Identifying Expectations of Delayed Return to Work in Patients with Prostate Cancer at the Beginning of a Cancer Rehabilitation Program

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Purpose To investigate factors associated with expectations of delayed return to work (RTW) in patients with prostate cancer recently admitted to a cancer rehabilitation program. Methods In this multicenter study, data about expected time until RTW and potential correlates (personal, medical, psychosocial and work-related factors) were obtained from 822 employed cancer rehabilitation participants at the beginning of the program. Participants expecting early RTW (≤ 3 months) and delayed RTW (> 3 months) were compared. Hierarchical multivariate logistic regression was applied to study which factors are associated with expecting delayed RTW. Results In total, 171 cancer rehabilitation participants (21%) expected delayed RTW. Group comparison showed education, type of occupation, income, number of comorbid conditions, tumor stage according to the staging system of the Union for International Cancer Control (UICC), anxiety and depression, quality-of-life functioning scales, urinary and treatment-related symptoms, duration of sick leave, subjective work ability, perceived ability to return to the former job, intention to apply for a disability pension, effort-reward-imbalance and occupational stress to be associated in bivariate analysis with participants' expectations. Multivariate analysis revealed UICC tumor stage III (compared to stages I/II, OR 2.36), lower subjective work ability (OR 0.82), perceived inability to return to the former job (OR 1.88) and intention to apply for a disability pension (OR 1.94) to increase the likelihood of expecting delayed RTW. Conclusions Negative or non-beneficial RTW expectations, which are related to self-perception and behavioral intention, seem to be key factors for expecting delayed RTW. Interventions to early identify and adjust such expectations might empower cancer rehabilitation participants to develop appropriate expectations for work recovery.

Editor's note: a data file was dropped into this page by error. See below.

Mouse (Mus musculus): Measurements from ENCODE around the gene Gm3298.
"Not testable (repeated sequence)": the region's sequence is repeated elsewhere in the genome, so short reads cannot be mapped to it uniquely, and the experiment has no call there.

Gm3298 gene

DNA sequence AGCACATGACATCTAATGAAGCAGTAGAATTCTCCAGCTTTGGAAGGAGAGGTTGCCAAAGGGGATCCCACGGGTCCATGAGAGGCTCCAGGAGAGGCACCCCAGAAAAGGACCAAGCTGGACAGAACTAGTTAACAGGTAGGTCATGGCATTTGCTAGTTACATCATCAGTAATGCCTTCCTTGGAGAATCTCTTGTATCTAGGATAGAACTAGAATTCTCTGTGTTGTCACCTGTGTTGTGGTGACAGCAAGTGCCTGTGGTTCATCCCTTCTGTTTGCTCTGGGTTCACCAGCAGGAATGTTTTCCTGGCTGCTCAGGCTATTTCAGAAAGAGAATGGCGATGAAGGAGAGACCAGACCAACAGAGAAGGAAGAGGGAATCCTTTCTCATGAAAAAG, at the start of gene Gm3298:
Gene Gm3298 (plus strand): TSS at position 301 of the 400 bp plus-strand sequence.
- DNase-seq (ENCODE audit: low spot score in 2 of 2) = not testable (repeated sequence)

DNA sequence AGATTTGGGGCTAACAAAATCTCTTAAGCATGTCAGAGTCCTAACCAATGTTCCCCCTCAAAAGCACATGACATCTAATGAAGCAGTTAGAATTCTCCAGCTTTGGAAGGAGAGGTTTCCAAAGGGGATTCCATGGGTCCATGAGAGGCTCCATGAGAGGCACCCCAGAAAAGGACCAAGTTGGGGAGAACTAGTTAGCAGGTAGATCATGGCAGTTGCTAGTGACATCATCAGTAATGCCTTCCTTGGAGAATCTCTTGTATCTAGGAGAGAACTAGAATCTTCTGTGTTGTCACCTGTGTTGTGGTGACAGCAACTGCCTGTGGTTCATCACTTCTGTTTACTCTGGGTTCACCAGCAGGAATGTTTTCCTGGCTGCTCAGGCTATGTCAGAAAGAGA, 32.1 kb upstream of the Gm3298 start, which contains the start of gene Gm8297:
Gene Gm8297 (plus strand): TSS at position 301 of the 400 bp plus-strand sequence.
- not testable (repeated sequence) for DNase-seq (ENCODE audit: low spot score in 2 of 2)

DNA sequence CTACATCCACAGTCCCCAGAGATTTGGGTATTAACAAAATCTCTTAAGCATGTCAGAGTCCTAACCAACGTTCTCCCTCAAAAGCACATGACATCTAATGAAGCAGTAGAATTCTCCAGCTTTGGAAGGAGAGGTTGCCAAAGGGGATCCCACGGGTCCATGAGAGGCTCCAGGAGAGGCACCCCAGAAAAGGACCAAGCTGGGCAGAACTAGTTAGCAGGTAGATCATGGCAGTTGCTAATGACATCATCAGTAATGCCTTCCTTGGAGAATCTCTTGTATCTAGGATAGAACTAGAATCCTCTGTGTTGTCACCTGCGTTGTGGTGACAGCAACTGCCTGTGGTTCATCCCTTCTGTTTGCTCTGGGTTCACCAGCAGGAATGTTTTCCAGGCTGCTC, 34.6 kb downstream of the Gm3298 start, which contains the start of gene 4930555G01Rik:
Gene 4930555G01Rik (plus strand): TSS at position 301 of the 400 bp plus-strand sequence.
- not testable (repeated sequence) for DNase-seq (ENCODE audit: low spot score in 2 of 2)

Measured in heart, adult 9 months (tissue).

Bibliografische Daten

StatusVeröffentlicht - 06.2020
PubMed 31734853